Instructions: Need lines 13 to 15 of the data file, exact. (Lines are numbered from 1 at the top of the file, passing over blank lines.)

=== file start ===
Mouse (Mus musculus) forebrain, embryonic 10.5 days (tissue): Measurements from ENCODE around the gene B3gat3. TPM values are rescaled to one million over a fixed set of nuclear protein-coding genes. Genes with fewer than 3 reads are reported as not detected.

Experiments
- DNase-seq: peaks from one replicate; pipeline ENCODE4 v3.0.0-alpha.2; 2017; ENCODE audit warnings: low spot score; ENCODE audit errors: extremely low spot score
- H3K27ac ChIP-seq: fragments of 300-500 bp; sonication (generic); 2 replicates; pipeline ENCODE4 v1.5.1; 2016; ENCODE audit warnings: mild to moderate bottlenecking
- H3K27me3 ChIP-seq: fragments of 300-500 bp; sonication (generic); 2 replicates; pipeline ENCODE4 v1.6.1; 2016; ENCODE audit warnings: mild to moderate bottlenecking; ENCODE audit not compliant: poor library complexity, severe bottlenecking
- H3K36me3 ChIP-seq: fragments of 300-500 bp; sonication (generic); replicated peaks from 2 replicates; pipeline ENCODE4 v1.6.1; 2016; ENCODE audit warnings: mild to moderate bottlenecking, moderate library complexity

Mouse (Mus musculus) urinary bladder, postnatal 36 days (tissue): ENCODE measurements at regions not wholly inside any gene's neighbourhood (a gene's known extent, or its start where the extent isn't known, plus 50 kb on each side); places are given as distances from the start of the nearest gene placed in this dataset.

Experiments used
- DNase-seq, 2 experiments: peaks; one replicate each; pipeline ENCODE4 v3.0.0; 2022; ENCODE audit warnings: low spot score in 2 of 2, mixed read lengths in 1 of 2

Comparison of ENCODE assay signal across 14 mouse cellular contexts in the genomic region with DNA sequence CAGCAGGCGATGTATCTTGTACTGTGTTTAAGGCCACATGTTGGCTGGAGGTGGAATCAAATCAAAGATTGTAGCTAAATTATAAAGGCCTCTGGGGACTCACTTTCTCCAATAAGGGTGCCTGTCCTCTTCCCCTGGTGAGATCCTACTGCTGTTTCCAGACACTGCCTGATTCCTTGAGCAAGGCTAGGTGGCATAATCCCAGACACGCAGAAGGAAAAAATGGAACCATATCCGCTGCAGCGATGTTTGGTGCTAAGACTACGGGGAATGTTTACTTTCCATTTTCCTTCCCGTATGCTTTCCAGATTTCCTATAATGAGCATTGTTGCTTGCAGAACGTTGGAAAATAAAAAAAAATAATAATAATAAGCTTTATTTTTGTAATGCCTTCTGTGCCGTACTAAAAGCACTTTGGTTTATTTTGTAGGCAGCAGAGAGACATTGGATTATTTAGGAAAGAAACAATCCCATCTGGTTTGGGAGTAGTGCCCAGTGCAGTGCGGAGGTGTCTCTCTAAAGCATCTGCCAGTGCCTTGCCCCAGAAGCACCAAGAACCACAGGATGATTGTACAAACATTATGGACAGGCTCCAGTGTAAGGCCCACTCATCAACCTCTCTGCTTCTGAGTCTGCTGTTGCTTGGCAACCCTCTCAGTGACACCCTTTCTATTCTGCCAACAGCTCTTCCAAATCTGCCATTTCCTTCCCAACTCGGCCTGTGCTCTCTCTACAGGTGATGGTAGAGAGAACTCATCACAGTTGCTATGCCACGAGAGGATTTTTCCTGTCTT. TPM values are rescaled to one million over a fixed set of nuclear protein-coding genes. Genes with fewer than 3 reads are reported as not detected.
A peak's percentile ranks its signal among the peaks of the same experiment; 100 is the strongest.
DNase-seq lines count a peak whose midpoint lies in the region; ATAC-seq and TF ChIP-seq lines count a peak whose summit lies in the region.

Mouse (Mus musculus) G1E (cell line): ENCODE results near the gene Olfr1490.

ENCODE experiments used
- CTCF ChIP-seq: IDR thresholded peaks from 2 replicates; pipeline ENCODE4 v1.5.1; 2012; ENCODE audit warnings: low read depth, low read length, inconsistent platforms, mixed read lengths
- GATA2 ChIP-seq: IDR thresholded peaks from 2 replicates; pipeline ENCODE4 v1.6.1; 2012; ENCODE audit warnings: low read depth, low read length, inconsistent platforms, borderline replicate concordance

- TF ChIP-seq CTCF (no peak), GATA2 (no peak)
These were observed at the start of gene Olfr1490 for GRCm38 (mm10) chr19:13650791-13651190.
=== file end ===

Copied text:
Mouse (Mus musculus) G1E (cell line): ENCODE results near the gene Olfr1490.

ENCODE experiments used
- CTCF ChIP-seq: IDR thresholded peaks from 2 replicates; pipeline ENCODE4 v1.5.1; 2012; ENCODE audit warnings: low read depth, low read length, inconsistent platforms, mixed read lengths